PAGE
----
Right but I mean...you do realize that Vox is Latin for voice, right?

  • kbolino||

    Vox is the Latin word for "voice", as in vox populi ("voice of the people"), which is a more likely candidate for the "inspiration" of the website's name.

    Hugh beat me to the punch (crappy Internet connection) but I wanted to elaborate on where they (probably) got the name from.

  • Tommy_Grand||

    what's Latin?

  • Len Bias||

    In my experience, while Republicans resent independents, Democrats have a dislike and outright fear of independents that is borderline hatred. One is better off being Republican than independent around the progressives I've met. The "you're either with us or against us" mentality they espouse is reminiscent of 9/11-era Bush/Cheney.

  • PapayaSF||

    And to them libertarians are "Republicans who smoke dope."

  • ||

    "the managerial/technocrat/Democratic Party class he and Vox speak for"

    No, it is no longer Vox speaking for them....it is now Comcast which bought Vox Media through NBCuniversal about 3 weeks ago.

  • Pan Zagloba||

    Holy crap, I missed that - god damn it, Reason, why was that not in PM links?!

    $200 million?! I got to say, that's some fine crony capitalism! A Russian politician would look at his favorite oligarch and say "hey, ve can lern someching!"

  • ||

    Might have been in the PM links. I do not recall where I first read about it...

    Drudge is my first guess though

  • PapayaSF||

  • The Immaculate Trouser||

    Is this the site that Ezra Klien and Matt Yglesias cofounded? Because I would rather read an entire catalog of posts consisting entirely of dog turd sculptures than one essay's worth of their dreck.

  • Pan Zagloba||

    Yes, and it apparently has $1 BILLION DOLLARS valuation.
    I'm not kidding.

  • ||

    Ezra came later.

    don't know about matt.

    Kos of the daily Kos was one of the founders.

  • ||

    politics is one area where the general science/tech nerd ethos has not exactly covered itself in glory.... And it's a shame, because if tech nerds want to change the world — as they say with numbing frequency that they do — they need to figure out politics, the same way they're figuring out solar power or artificial intelligence, in a ground-up, no-preconceptions kind of way...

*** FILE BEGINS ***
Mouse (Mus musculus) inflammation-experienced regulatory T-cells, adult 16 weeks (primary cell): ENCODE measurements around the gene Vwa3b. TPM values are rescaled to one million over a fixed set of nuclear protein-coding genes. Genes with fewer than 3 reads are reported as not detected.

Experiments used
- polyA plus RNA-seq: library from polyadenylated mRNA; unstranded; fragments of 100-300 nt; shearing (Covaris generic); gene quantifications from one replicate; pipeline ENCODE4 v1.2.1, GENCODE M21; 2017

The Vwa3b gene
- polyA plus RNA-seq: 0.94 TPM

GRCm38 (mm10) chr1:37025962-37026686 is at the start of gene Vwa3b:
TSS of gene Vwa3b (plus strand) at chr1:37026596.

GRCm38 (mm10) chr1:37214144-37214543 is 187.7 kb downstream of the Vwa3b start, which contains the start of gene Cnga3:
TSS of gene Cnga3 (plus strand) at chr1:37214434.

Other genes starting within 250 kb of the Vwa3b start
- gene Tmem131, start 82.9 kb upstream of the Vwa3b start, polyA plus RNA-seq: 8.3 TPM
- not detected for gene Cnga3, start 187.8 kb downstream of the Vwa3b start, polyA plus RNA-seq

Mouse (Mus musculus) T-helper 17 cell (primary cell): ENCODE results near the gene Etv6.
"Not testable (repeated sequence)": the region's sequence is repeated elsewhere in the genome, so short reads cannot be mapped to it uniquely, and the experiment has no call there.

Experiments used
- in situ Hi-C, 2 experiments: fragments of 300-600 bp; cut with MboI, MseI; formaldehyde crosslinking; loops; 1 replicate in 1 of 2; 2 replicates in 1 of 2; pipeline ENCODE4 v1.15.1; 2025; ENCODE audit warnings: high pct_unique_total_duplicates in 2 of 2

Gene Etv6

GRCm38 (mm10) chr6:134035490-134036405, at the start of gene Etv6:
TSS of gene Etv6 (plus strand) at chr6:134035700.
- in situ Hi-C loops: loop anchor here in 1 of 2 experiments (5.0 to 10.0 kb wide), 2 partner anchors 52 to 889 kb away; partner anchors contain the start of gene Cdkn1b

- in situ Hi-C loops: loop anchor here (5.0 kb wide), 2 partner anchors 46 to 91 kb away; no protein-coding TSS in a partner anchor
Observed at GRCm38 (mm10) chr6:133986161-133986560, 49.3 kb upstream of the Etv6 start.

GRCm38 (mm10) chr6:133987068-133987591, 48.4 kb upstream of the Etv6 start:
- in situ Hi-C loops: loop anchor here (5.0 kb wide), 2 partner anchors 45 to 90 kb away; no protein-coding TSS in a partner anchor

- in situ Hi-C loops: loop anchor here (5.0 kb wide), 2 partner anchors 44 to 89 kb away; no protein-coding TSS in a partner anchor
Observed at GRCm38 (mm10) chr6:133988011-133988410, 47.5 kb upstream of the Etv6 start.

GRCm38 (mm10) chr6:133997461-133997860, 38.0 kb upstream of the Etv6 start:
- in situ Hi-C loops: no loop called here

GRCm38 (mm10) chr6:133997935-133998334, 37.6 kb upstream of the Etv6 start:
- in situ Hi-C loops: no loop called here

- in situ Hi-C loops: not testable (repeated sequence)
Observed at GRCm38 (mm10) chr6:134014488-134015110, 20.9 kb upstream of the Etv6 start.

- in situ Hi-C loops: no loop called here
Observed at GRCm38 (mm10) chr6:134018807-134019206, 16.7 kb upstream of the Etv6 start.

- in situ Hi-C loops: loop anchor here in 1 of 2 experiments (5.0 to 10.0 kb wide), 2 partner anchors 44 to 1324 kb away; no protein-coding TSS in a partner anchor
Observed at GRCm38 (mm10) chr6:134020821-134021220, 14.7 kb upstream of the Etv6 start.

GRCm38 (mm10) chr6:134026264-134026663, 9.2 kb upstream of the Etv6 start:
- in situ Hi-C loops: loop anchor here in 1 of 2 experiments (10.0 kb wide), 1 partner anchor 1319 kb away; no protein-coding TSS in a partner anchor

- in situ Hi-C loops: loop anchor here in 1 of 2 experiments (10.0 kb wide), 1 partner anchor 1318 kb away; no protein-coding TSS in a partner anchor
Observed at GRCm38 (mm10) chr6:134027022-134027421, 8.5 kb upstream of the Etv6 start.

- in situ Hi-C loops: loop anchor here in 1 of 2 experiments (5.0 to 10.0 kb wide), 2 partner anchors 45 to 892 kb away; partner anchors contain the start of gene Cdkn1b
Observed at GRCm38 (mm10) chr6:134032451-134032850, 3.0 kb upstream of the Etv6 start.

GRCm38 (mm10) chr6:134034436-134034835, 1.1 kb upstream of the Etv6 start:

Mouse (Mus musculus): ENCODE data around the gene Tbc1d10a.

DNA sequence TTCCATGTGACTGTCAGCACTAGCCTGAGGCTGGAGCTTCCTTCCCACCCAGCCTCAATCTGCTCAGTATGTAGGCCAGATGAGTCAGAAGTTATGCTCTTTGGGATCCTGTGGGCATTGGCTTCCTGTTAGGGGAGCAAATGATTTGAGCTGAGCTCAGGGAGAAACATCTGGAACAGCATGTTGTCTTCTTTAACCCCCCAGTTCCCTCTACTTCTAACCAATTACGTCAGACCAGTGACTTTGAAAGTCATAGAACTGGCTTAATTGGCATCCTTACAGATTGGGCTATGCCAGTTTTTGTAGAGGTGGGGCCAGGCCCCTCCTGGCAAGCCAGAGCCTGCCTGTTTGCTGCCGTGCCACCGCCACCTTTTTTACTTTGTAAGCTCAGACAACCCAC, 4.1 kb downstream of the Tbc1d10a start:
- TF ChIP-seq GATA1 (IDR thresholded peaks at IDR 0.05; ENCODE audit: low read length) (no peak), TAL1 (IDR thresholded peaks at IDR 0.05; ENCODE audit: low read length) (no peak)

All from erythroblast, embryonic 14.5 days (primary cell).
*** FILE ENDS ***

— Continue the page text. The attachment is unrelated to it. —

Jesus, what an enormous pile of stupid in one place. I wonder if the author could list a group of people who have "covered themselves in glory" in politics. (All I can think of when I write that is, "Watch out, kemo sabe, don't step in the glory.")

    There's also a massive amount of unexamined assumption in the second paragraph: That you can change the world through politics. (I assume they mean "change for the better".) That you SHOULD change the world through politics. That it's somehow at least as good a way to do so as scientific and technological development.

  • Bubba Jones||

    Here is the real problem. "techies" tend to work for small companies where real people accomplish real things.

    If you're a govie whose only exposure to the corporate world is a lobbyist, you're going to wonder what all the fuss is about. Megacorps aren't qualitatively different from big government. The only difference is that they are sometimes allowed to die a slow death when they become too obsolete.

    Can you imaging a Voxer getting a tour of Verizon and then being told that private enterprise is the solution to our problems?

  • Bubba Jones||

    I think that operationally, moderates are people who don't always vote for their preferred party. Doesn't mean that they will vote for both parties.

    I split my votes between libertarians and Republicans. And sometimes I don't bother to vote.

    I suspect that classifies me as a "partisan" in vox world. To me, it simply follows from the observation that while most Republicans suck, all Democrats are evil.

  • ||

    "all Democrats are evil."

    GamerGate taught me different. Their are a lot of principled hard core civil libertarians among the left. None of whom work at Vox Media.

    All media Democrats are evil is more accurate.

  • Azathoth!!||

    There are a few. If there were 'a lot' gamergate wouldn't have happened.